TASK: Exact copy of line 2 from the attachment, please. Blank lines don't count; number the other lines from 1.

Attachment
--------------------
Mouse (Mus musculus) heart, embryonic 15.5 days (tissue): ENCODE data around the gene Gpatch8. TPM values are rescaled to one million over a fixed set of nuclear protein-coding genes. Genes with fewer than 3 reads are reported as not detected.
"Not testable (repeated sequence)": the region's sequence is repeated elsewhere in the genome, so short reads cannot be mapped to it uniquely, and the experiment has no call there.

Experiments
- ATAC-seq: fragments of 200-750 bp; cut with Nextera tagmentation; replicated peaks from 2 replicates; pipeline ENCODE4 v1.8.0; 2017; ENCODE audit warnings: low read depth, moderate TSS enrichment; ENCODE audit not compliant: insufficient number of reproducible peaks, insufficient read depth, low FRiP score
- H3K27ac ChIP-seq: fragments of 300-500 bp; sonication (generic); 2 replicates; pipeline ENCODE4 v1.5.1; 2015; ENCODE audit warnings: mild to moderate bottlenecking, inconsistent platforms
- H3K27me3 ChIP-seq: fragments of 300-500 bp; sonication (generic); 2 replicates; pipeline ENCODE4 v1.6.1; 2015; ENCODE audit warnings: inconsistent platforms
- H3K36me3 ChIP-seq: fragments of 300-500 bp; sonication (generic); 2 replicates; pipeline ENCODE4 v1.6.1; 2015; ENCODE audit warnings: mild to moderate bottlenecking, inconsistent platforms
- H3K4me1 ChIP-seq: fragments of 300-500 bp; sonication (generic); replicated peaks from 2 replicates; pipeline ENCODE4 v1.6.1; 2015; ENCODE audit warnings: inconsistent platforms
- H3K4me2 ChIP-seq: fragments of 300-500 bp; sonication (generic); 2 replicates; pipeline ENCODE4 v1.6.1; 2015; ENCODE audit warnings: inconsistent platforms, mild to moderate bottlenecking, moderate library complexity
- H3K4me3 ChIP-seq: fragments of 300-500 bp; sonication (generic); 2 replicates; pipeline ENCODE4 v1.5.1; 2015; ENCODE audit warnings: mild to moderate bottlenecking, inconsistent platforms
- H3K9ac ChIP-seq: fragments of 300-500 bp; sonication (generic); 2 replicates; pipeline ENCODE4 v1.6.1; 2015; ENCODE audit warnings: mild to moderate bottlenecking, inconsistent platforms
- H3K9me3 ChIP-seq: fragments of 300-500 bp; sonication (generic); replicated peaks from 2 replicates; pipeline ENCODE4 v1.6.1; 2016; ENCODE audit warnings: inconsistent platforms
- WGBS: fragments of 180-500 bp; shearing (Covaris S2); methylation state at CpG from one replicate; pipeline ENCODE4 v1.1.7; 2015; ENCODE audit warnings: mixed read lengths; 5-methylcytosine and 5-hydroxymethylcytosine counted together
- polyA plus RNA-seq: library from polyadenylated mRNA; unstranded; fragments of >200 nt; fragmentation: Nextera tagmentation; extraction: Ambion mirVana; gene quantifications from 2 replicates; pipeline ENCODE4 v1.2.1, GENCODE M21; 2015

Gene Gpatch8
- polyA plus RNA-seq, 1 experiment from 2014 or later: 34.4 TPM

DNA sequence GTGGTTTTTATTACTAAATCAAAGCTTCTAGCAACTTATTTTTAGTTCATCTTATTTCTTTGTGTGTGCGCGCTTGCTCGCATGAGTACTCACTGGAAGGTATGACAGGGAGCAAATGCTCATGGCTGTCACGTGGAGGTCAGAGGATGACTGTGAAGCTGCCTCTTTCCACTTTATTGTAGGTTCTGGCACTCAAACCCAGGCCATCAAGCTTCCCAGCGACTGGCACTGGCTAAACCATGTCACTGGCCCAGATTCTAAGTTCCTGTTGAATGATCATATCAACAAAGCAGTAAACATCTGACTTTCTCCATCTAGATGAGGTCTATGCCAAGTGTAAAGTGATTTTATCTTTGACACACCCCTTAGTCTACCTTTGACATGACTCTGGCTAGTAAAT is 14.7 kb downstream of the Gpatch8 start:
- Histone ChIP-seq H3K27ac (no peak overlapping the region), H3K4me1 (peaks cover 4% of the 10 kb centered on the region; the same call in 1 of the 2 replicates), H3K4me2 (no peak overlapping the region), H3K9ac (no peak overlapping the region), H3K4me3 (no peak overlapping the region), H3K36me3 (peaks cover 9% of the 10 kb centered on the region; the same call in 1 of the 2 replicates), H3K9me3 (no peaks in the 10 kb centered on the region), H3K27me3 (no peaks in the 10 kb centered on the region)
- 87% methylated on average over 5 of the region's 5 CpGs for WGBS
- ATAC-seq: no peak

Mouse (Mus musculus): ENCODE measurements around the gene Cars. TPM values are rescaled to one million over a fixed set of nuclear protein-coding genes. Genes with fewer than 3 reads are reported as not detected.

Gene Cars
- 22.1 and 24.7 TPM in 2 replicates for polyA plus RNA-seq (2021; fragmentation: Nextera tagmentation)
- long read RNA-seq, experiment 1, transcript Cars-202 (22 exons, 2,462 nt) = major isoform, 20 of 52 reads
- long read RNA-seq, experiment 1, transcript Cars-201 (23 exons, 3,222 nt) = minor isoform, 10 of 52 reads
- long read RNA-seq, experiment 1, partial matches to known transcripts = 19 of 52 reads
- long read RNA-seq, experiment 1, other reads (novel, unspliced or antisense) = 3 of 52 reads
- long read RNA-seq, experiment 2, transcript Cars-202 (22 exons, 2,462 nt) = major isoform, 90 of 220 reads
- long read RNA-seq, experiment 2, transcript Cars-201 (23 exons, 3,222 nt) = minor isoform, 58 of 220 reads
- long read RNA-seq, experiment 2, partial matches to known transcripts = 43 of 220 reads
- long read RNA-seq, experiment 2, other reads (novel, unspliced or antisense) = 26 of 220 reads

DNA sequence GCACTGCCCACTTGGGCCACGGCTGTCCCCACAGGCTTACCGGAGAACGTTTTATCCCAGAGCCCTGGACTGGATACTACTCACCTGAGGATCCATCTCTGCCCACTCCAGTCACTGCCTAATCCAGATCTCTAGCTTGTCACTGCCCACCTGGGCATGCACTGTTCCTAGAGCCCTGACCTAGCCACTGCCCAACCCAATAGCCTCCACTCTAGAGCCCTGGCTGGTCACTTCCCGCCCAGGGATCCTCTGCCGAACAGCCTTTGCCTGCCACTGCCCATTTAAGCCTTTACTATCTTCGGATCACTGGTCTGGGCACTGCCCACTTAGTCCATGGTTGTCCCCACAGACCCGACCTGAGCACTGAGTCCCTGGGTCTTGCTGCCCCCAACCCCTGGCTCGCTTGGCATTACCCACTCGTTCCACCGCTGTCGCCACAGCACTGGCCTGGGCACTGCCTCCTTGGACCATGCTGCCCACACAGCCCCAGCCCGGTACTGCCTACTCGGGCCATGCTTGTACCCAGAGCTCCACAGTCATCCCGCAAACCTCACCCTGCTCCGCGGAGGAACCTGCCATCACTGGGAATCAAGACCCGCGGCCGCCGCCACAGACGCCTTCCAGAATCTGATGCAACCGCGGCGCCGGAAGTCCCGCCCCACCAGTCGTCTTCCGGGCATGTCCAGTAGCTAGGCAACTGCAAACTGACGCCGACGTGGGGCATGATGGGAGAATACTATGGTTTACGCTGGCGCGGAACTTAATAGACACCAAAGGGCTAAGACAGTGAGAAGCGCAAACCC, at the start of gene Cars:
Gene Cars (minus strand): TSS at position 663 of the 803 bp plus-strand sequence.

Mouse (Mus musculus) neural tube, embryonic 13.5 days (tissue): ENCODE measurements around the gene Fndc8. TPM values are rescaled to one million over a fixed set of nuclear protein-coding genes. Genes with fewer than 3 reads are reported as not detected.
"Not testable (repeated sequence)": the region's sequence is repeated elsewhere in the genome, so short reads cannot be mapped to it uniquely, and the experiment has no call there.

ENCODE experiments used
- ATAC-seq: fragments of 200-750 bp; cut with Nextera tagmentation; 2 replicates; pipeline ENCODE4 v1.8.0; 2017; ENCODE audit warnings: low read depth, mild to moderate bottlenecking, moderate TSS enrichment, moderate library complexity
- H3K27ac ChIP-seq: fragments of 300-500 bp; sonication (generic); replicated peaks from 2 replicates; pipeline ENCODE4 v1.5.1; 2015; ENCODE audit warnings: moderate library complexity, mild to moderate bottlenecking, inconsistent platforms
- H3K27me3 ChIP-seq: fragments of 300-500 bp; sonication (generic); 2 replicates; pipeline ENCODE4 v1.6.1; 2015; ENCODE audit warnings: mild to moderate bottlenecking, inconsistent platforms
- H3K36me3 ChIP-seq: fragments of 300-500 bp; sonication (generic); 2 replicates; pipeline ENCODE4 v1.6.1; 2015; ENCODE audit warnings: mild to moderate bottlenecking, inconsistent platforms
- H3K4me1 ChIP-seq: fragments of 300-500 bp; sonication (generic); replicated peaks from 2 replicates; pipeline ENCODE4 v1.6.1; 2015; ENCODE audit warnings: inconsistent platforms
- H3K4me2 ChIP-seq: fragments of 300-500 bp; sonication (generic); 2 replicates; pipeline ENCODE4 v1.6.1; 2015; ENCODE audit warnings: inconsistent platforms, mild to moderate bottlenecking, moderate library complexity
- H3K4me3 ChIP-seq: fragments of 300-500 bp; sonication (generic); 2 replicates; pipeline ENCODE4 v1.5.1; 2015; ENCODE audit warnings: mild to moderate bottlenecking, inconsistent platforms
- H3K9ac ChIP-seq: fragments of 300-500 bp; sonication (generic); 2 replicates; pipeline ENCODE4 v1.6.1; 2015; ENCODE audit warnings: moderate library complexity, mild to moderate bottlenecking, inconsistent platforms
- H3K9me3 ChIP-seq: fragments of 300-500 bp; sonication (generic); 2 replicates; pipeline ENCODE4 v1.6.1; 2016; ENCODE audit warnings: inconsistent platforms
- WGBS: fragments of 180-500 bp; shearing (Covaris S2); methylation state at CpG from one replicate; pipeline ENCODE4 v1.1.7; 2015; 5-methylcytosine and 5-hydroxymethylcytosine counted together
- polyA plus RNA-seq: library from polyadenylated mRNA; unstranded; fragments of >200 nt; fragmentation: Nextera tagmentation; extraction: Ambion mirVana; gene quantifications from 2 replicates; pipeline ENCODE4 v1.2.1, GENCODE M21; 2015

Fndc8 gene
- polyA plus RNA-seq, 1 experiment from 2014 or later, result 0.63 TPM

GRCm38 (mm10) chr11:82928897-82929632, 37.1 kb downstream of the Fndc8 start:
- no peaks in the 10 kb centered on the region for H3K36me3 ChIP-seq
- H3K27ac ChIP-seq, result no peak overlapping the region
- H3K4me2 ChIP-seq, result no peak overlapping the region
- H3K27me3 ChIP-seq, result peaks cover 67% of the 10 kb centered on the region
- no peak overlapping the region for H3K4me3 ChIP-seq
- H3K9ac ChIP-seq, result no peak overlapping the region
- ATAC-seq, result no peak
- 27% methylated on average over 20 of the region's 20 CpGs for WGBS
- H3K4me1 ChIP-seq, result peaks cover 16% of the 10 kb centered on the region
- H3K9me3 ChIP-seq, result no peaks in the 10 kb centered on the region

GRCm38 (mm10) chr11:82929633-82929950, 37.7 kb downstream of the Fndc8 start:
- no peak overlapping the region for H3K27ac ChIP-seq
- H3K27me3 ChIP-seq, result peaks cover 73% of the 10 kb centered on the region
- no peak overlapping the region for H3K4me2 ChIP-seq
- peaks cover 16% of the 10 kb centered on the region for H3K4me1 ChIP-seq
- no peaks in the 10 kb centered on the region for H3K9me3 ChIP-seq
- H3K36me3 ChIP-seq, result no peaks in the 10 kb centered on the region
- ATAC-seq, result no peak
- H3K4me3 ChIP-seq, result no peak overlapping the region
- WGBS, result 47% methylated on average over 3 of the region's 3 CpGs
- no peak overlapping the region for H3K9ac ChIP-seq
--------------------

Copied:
"Not testable (repeated sequence)": the region's sequence is repeated elsewhere in the genome, so short reads cannot be mapped to it uniquely, and the experiment has no call there.